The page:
Could JaMychal Green Be an Off-Season Option for Miami?

As we continue to dive into some of the “stretch fours” in this free agent class, JaMychal Green is next up on the list. I’ve already touched on Jeff Green, but if you want a deeper dive into 10 different low cost 4’s, make sure to listen to this episode of Five on the Floor, as the crew dives into a bunch of the guys that I will highlight here.

JaMychal Green is an interesting option, since it just isn’t as simple as many of the other guys out there. He still has a player option for this upcoming season, which leaves him with the power to basically choose what he wants to do. Would he rather stay in Denver with a team that just had a decent playoff run without their second best player, or is he looking to take a bigger role?

On the Heat’s side of things, there’s no doubt in my mind that Green is the safest option. Not only is he younger than a lot of the other guys, but he’s not an inconsistent or freelance type of player. When looking into his film, nothing really stands out from one game to the next. Why is that? Well, he plays his exact role every single game, leading to a copy and pasted stat-line on a night to night basis.

So, let’s look into some of his strengths and weaknesses, especially translating it to the Miami Heat’s current needs.

A Pure Stretch Big

For starters, the shooting from deep must be touched on, but let’s look into it a little farther than a fogged up three-point percentage. Seeing that he shot 40% this past season on a little over 3 attempts a game is impressive in itself, but that’s counting the unnecessary end of quarter heaves and things of that nature.

He’s not a pull-up threat, which relates to the numbers shooting 0.1 a game last season. With that said, all of his shooting comes on spot-up attempts, which he knocked down 42% of those shots in 58 games.

Most of the cheap options that can be paired up with Bam Adebayo are able to shoot the three ball, but none of them seem to have the size, defense, and extra years of age in the attribute department like Green. And his alternate offensive abilities to generate good looks from three puts it over the top, which I’ll discuss in detail down the line.

Defensive Physicality 

When Miami picked up Trevor Ariza last year, they got a guy that could play the 3 and D role. On the defensive end, he plugged a bunch of the point of attack issues due to his ability to defend guards on the perimeter so well with his length and quickness.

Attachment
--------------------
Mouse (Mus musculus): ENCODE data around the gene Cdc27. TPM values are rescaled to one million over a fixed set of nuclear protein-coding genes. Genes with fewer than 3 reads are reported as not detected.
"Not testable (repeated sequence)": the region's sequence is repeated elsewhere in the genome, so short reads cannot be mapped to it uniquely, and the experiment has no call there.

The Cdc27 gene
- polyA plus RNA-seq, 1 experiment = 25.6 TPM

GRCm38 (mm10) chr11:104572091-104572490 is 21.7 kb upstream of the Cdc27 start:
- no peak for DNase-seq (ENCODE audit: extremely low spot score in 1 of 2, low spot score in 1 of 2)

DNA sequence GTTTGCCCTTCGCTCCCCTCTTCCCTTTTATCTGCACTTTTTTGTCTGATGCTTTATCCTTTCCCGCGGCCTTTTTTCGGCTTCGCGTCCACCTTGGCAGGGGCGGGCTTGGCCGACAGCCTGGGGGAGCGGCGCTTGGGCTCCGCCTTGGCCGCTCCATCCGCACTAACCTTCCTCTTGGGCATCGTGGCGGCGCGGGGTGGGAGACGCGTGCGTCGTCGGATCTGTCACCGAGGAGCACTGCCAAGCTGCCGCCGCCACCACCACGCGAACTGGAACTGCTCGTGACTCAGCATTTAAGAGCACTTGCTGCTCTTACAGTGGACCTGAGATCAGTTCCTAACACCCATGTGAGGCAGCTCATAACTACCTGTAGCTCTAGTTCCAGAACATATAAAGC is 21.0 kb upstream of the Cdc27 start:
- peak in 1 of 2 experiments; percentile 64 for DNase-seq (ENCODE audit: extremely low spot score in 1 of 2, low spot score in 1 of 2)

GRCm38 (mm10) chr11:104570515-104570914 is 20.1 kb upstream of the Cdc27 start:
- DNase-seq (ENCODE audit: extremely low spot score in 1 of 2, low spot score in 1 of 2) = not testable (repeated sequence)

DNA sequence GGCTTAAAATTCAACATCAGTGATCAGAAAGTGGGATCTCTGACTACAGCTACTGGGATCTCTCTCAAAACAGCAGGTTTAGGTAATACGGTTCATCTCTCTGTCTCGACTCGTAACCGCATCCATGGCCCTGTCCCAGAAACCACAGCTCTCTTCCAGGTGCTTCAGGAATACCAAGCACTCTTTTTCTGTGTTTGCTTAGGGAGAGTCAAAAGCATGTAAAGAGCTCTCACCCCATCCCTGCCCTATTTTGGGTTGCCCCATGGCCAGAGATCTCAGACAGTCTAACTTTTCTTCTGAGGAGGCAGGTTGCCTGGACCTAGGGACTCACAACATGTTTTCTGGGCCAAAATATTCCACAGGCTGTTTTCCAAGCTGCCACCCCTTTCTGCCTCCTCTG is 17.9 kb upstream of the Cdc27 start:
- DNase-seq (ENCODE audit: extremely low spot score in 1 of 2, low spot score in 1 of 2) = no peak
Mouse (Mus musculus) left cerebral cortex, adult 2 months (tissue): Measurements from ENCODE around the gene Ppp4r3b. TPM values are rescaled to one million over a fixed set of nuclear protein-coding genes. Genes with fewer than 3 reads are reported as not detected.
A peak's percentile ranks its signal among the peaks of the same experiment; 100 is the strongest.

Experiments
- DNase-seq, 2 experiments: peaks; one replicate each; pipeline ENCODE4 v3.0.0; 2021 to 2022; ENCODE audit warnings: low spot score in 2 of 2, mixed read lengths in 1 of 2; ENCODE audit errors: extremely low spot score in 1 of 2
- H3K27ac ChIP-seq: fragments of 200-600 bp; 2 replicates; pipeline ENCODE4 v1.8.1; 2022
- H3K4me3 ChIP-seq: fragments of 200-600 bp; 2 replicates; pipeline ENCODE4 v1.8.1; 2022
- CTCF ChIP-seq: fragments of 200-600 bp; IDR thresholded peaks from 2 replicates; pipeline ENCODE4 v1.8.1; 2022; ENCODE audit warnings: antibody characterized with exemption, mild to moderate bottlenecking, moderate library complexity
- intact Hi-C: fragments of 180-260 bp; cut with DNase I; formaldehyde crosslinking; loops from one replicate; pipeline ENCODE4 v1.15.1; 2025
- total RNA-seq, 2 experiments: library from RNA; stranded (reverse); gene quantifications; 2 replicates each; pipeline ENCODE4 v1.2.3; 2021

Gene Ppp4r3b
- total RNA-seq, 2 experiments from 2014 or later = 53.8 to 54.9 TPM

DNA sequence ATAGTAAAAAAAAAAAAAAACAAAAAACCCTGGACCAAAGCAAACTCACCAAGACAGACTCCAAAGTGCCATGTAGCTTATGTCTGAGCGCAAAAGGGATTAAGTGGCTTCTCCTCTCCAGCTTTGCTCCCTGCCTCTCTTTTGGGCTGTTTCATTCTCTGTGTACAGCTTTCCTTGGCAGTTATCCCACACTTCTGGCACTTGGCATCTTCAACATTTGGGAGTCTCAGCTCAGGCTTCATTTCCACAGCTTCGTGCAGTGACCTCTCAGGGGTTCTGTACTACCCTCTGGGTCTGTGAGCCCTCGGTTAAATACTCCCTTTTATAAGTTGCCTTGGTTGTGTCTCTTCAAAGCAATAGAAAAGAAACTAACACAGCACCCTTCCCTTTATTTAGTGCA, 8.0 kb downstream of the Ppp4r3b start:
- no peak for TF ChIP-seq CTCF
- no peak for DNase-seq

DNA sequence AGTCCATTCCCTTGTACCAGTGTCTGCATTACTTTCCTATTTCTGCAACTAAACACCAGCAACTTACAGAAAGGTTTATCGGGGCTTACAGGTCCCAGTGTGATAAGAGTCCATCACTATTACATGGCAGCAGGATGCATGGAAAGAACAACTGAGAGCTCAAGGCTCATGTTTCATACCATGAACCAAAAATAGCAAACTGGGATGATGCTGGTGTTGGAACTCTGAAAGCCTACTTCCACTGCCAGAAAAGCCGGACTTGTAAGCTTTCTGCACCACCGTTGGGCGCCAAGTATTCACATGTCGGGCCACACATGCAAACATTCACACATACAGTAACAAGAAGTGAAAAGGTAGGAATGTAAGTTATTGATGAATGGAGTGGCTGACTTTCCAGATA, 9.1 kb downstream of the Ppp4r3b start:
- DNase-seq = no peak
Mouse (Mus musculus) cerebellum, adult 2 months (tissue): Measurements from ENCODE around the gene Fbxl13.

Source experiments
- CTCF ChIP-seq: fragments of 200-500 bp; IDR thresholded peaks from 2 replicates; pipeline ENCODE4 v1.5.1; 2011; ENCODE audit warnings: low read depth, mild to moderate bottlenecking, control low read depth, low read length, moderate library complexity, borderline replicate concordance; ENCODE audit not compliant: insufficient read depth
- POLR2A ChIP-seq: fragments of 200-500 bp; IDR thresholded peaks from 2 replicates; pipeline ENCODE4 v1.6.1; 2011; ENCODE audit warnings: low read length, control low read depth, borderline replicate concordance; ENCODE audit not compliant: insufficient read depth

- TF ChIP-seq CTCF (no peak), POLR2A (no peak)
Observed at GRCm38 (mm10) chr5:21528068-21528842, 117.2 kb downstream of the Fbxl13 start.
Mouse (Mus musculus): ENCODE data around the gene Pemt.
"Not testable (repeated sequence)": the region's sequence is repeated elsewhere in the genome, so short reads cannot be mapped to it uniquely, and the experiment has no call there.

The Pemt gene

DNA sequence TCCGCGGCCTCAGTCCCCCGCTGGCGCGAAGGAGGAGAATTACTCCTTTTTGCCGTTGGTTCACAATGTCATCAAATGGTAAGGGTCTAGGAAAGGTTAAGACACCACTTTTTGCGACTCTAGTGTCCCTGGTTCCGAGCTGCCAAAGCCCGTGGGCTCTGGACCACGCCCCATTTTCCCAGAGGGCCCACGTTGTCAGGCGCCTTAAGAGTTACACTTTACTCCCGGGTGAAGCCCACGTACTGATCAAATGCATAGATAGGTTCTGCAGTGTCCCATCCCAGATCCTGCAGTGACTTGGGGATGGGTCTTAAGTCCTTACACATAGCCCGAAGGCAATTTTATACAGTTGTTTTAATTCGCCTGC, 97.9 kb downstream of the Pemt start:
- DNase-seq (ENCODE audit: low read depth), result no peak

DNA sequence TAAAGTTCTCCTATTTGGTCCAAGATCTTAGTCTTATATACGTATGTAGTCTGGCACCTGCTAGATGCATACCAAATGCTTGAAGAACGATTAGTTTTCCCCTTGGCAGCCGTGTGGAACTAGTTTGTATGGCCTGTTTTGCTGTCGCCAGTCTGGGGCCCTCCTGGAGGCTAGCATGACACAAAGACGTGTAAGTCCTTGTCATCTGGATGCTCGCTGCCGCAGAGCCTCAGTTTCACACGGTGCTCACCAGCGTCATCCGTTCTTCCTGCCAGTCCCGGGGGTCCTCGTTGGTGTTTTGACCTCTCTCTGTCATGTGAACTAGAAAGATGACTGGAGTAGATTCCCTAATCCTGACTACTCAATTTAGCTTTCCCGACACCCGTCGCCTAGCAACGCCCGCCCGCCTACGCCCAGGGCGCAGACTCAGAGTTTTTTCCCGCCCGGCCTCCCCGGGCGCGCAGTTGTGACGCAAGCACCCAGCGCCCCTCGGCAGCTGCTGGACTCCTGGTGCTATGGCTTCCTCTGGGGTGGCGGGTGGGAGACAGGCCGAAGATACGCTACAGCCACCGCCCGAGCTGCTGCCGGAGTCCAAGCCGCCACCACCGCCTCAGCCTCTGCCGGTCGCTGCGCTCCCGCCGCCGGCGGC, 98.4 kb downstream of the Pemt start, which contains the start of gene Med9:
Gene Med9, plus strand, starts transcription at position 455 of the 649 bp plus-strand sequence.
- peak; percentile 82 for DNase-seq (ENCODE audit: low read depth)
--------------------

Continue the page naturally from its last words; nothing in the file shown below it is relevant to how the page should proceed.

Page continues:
The year before that, they had a guy in Jae Crowder who was more of that physical presence that can defend you on the block, and can be utilized to scheme a defensive wall against Giannis Antetokounmpo. In some ways, the Ariza acquisition proved that if you go the small ball 4 route on a team that lacks size, it preferably should be a guy that can defend up instead of defend down.

Green has proven over time to be a pretty physical defender on the block, while being capable of guarding the perimeter at times. That exact description is the defensive four the Heat need in my opinion, since allowing Adebayo to be the sole perimeter big takes pressure off of him, knowing Green will be on the help-side for the tag on the rolling big man.

The final part about his defensive skill-set compared to others is that he is very reliable. The reason for that is he doesn’t have too many lapses where you begin to see some inconsistency on that end, as we’ve seen with some guys in the past. If another veteran stretch big is inserted next to Adebayo, it must be one that they trust on that side of the floor, and Green feels like a guy they would trust.

An Inside Game

It feels like I can use the term “physicality” on every single section of this piece, since that is what Green brings. While comparing him to Ariza, although they may be the same height at 6’8, Green has about 15 pounds on him. And frankly, Green takes pride inside the paint to utilize his size.

Going through some of the clips above, the first play shows him taking advantage of mismatches, which is something Miami doesn’t do very well in general. In a motion offense with constant screening, match-up advantages will be created with that filler four, and Green’s size allows him to punish defenders as he did against Kevin Huerter and Soloman Hill above.